Saturday, May 31, 2014

One Year Down, How Many to Go?

With the month of May coming to a close I'm reminded of how quickly this last year has went by.

Many things have changed, some good and some that I find hard to wrap my mind around, those of which aren't mentioned below :)

I realized very quickly at how stress can make an MS relapse happen in the blink of an eye with back to back flare ups last summer. After a family vacation to Destin I switched over to a new position with a marketing firm that's much closer to home.

We began settling into our new hometown and found a church with great couples that welcomed us with open arms. Having that church family in our lives this past year has been such a blessing and exciting as our family begins to build new relationships.

Thanksgiving, Christmas and the new year all came quickly and was over before we could say Merry Christmas.

I lasted the whole year with only suffering two relapses, a job change, a new church, several quick trips to see family and the continuous ebb and flow of life. What I mean by life is laundry and cooking, all while putting my superwoman outfit on and tackling the marketing world on a daily basis.

In the back of my mind, I wondered throughout the first year if my treatment was working and if my body was progressing for the worst.

The only way to know is to sit through the spaceship simulator the doctors call an MRI.

At my one year check up and MRI results, there was only progression of one new lesion in my brain and zero on my spine.

While there is progression and new white matter found, it is overall a positive result that I'm extremely happy with.

I'm grateful to all of my family and friends who have continued giving their support and prayers throughout the year. I'm looking forward to the time where I can say I used to have MS. But until then, I'll ramble along through life and try my best not to fall on my face.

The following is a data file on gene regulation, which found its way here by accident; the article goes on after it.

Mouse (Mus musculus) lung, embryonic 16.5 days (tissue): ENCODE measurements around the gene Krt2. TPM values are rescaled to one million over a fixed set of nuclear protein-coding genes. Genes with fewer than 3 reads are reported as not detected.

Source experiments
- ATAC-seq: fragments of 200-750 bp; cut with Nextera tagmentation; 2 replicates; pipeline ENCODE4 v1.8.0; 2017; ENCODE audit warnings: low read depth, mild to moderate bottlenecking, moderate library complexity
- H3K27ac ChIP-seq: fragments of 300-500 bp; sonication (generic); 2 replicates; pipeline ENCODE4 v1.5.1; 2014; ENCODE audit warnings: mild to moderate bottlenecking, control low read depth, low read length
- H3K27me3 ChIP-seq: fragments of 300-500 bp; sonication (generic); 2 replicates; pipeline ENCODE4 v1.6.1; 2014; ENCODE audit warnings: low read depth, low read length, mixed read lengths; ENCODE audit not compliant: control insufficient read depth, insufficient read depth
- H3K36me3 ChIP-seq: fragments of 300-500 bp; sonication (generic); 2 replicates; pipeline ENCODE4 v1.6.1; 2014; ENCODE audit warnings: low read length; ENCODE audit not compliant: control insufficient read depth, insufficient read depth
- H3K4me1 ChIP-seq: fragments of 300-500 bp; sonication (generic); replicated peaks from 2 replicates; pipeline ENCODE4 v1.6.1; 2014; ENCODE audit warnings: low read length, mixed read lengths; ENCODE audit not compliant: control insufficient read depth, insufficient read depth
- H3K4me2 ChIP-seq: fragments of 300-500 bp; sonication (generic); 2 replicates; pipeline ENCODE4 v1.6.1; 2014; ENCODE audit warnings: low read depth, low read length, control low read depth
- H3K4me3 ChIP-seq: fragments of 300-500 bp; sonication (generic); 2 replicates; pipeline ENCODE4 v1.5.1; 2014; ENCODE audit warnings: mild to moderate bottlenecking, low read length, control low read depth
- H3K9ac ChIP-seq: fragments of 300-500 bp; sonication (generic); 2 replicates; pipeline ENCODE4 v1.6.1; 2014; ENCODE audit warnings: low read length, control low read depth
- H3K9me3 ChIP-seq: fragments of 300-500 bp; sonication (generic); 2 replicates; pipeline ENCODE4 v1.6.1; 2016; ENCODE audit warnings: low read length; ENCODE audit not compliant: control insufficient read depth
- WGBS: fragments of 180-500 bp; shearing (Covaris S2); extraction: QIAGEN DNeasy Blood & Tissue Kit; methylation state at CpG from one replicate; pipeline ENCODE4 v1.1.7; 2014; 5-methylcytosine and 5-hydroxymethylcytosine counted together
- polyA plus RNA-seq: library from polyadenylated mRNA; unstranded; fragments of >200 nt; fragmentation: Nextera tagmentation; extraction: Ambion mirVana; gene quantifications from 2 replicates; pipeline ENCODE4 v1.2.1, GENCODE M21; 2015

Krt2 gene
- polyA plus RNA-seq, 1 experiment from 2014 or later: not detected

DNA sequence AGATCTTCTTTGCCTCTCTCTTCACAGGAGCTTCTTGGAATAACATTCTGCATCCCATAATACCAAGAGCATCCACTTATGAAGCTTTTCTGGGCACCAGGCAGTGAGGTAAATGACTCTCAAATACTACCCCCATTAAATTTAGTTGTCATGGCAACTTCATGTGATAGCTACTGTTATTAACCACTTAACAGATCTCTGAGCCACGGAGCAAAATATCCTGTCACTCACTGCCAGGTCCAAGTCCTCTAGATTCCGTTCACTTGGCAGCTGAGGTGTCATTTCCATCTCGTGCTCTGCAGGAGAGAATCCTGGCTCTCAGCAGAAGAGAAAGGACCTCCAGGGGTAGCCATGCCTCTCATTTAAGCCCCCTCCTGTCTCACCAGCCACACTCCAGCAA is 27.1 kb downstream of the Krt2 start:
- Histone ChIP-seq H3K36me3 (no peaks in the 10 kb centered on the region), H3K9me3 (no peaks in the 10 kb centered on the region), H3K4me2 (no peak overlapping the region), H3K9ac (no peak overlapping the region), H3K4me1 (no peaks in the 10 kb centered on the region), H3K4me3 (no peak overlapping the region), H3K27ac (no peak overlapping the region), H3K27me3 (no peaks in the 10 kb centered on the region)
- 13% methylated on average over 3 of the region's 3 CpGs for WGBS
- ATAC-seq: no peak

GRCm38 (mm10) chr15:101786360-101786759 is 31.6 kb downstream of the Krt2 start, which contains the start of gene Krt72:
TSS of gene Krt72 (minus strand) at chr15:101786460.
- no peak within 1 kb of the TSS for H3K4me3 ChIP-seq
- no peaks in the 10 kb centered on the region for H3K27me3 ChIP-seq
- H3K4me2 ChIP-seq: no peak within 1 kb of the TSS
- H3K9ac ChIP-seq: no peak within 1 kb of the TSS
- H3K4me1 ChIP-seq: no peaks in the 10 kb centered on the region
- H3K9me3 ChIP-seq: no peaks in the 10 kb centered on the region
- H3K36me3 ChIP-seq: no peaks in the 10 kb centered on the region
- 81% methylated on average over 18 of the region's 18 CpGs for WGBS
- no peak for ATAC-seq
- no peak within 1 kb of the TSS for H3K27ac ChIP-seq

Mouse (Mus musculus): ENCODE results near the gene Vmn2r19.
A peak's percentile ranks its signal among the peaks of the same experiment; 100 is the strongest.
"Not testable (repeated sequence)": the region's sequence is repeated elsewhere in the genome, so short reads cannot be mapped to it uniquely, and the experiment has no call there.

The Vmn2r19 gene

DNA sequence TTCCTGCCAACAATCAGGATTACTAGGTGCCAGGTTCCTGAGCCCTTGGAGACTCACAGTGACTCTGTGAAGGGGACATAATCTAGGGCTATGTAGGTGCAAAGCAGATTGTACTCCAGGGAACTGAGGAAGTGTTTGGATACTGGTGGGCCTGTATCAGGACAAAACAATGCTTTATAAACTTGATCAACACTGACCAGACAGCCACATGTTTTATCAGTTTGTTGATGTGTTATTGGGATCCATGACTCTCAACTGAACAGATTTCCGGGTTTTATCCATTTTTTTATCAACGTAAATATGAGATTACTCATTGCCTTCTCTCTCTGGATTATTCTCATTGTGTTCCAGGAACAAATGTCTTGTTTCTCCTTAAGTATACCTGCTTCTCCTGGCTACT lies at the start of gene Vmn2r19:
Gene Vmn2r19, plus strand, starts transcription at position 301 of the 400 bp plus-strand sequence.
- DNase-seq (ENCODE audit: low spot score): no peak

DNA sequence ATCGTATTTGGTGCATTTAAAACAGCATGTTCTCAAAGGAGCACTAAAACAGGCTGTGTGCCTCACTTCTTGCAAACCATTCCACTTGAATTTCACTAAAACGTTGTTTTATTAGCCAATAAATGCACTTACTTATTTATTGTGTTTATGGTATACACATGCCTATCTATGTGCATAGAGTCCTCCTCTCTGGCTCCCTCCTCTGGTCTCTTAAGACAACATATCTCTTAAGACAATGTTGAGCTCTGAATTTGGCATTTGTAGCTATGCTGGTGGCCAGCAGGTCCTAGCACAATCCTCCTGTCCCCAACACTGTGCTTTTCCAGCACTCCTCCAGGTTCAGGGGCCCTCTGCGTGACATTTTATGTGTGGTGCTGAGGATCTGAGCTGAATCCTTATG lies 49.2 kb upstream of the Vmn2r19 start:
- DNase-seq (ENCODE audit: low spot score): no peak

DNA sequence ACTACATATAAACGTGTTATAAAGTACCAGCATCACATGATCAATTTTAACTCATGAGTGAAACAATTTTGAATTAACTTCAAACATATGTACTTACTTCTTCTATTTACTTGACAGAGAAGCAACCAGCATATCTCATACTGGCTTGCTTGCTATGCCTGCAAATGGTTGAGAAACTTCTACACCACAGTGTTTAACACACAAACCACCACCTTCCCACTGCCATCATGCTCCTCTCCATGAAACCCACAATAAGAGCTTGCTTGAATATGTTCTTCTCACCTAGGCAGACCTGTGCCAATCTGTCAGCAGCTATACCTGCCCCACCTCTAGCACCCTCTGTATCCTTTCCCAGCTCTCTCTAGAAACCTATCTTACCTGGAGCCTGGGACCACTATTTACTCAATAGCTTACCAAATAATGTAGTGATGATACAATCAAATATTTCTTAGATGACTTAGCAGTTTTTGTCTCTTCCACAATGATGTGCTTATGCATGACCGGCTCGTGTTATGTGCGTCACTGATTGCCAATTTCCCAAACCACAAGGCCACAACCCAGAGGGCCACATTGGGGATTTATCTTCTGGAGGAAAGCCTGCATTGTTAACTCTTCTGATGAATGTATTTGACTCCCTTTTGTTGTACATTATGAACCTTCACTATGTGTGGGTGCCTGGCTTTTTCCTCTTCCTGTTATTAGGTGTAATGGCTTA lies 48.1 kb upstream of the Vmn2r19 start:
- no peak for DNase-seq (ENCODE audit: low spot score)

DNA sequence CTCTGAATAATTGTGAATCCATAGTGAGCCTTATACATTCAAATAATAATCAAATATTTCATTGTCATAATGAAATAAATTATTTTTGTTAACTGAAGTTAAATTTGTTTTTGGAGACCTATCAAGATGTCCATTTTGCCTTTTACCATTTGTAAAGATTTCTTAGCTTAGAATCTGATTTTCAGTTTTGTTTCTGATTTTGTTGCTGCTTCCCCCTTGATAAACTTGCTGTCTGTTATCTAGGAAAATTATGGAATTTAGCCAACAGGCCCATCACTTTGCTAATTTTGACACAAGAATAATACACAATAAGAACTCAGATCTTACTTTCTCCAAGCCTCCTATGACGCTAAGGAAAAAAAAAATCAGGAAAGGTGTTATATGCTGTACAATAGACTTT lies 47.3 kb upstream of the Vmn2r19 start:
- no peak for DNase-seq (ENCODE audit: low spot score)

Wednesday, May 7, 2014

Fatigue: A Daily Struggle

The National Multiple Sclerosis Society states that fatigue occurs in 80 percent of patients who suffer from multiple sclerosis. In hot or humid weather, fatigue may increase throughout the day.

I live in Texas - It's hot and humid every day so you can bet that I'm screwed on that one. 

Fatigue. It hurts, it's unbearable yet somehow we all seem to open our eyes every morning, slap a smile on our face and take on the day (with the help of a few cups of coffee).

If you hear anyone with MS say "Man, I'm so flippin' tired" that doesn't mean they went to bed at 2am and woke up at 6 to take on the day. That usually means you held your eyes open until a little past 8pm and fell asleep while watching The Voice. 

I'm going to attempt to explain what fatigue feels like to those who don't have MS, or any other autoimmune disease.

Fatigue makes your head hurt. Every.Single.Day. You can only take so much Tylenol before needing a liver transplant. (If you're a member of my family, you're on the short list if I ever need one). 

Fatigue makes you nauseous. This one sounds strange but you are so tired that you feel like you need to vomit. You might be out with friends for dinner when nothing sounds appetizing and you just need a double shot espresso from Starbucks to keep your eyes open.

Fatigue makes it hard to concentrate. If you work a full-time job as I do, you understand this all too well. Those times when your vision goes blurry and you just need to give your head a shake, say a quick prayer and re-focus? Happens all of the time and there's absolutely nothing you can do about it.

Lastly, fatigue makes you unable to sleep. Funny, right? Many people with MS who all suffer from fatigue suffer from insomnia as well. The nights where you just need an extra hour you end up tossing and turning for the entire night. 

It's difficult to wrap your mind around if you haven't experienced this, but sometimes it's truly difficult to just 'Do-Life'. 

The hardest days for me are Thursday and especially Friday. I've given all I have to push through the beginning of the work week and have nothing left. Exhausted doesn't even touch how I feel on those days.

So how do we beat it?

Some say exercise which I think helps my body in general but I definitely feel exhausted afterwards. 

Some say to eat like a rabbit (vegetarian) which might help battle fatigue.

For me? I haven't found a way to manage it and I'm not afraid to say it. I look forward to weekends where I am able to save up energy for the next week and also spend way too much money at the local Starbucks. 

Who knows, but at this point, it's 5:28pm and I don't even think supper time is worth me staying up until 6pm for, don't judge.